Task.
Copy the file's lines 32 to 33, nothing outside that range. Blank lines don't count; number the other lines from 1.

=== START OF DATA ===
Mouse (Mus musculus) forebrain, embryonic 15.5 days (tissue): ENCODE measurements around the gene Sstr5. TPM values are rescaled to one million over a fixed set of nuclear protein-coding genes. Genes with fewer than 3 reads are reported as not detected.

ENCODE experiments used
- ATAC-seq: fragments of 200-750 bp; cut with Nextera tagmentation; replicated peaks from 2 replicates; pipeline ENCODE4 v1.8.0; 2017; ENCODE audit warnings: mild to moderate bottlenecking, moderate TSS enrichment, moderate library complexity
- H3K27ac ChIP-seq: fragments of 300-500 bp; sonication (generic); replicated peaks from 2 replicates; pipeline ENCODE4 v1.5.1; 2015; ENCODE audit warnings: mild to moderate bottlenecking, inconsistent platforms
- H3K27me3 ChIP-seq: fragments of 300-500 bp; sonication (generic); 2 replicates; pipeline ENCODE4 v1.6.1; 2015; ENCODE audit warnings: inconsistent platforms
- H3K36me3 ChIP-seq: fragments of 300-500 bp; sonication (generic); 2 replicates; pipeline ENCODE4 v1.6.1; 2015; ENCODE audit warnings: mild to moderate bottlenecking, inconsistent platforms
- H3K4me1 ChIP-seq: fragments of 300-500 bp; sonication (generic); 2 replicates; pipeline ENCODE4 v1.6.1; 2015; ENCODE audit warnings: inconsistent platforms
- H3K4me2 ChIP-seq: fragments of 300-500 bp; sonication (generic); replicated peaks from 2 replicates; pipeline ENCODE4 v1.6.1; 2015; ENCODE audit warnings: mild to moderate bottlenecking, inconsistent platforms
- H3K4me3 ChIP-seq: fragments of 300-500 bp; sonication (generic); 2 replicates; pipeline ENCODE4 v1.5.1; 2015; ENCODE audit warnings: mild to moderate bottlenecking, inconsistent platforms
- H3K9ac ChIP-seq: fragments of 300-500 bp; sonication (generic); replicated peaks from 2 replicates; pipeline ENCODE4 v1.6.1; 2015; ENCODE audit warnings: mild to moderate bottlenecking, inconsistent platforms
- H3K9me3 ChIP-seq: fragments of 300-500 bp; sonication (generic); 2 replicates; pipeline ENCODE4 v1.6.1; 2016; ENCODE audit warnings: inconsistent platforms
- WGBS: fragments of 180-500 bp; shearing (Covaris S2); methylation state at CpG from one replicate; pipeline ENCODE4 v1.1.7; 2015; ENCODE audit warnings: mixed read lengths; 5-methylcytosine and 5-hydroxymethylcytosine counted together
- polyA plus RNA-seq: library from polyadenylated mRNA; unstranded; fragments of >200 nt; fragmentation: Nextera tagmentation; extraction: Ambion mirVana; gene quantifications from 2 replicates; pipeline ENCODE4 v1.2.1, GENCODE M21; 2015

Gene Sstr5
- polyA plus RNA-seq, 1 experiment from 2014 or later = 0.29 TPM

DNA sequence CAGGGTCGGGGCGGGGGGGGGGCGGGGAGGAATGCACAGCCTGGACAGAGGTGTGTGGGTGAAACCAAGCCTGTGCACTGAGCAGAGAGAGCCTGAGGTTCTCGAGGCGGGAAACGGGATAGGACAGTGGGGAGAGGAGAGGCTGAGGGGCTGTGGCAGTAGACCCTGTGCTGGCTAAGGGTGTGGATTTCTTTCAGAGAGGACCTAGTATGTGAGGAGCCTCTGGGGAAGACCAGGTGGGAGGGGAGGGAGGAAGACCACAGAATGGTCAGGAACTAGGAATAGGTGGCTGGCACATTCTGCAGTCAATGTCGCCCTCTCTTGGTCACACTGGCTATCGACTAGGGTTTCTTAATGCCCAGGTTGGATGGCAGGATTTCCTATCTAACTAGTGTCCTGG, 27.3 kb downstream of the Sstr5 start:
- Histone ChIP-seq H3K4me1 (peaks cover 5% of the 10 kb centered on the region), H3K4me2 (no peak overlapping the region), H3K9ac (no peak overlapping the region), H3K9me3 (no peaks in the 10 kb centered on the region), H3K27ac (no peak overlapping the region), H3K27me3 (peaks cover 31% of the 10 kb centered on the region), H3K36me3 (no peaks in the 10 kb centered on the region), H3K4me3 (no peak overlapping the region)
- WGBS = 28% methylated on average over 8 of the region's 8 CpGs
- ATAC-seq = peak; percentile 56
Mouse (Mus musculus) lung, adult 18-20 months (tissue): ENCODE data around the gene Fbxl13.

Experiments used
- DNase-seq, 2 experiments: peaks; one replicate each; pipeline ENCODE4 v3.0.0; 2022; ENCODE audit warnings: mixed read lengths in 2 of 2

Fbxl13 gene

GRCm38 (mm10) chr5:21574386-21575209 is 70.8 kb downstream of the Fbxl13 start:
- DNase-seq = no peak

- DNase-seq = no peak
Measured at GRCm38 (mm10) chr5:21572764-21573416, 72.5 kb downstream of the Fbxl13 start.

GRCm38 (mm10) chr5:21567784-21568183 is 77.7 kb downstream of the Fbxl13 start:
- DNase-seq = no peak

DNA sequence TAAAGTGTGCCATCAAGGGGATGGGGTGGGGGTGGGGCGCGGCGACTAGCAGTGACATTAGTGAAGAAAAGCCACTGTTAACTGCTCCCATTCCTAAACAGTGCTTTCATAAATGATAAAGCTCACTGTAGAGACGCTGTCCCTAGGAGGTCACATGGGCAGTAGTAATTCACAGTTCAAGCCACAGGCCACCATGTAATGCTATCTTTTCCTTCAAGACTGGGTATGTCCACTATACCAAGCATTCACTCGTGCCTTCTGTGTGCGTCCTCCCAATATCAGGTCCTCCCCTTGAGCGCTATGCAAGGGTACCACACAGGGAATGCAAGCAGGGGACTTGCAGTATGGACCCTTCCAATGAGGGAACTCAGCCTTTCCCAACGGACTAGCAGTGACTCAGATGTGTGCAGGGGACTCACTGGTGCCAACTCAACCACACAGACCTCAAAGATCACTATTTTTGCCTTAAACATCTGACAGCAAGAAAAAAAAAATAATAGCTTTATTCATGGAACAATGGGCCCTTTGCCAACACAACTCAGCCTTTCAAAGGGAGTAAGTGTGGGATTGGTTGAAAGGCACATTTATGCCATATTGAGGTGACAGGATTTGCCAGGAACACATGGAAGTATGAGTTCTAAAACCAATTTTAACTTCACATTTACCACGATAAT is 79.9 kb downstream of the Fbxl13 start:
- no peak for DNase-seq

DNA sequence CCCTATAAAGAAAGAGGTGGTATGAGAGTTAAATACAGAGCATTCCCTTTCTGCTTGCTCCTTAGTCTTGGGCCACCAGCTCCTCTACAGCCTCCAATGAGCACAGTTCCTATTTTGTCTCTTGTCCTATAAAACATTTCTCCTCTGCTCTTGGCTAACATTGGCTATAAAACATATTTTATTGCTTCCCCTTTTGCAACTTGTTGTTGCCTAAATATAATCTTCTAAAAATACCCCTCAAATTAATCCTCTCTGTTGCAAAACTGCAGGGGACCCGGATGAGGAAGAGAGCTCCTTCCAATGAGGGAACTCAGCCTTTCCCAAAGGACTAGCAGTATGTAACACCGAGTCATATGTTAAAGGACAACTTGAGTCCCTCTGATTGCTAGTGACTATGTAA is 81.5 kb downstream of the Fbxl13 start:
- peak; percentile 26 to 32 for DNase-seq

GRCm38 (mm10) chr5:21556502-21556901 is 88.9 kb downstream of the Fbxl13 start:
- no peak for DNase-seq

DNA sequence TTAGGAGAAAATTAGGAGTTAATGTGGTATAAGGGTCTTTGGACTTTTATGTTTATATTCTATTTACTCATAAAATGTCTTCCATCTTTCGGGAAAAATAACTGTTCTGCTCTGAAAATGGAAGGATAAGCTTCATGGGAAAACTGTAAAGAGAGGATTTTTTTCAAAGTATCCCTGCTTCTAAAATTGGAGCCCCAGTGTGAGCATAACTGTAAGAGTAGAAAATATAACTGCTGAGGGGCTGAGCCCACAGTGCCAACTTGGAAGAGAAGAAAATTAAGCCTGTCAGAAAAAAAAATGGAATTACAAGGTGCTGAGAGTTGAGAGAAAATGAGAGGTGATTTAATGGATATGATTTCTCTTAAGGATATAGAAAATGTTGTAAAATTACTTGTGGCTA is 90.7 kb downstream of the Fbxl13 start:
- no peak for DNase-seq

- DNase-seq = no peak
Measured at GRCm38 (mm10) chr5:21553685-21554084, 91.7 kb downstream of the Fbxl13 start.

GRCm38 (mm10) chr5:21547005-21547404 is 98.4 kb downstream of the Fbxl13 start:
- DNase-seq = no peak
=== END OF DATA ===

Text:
DNA sequence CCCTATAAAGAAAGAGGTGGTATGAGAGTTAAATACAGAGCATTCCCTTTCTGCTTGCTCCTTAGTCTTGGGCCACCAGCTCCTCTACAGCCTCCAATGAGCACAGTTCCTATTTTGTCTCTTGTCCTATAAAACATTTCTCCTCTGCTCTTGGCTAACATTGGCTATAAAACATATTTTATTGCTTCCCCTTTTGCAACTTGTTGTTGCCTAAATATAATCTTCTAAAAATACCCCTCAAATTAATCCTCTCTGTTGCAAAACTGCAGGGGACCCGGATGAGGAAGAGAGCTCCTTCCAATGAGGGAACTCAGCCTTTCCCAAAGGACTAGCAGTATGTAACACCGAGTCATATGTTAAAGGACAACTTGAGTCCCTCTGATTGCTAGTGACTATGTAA is 81.5 kb downstream of the Fbxl13 start:
- peak; percentile 26 to 32 for DNase-seq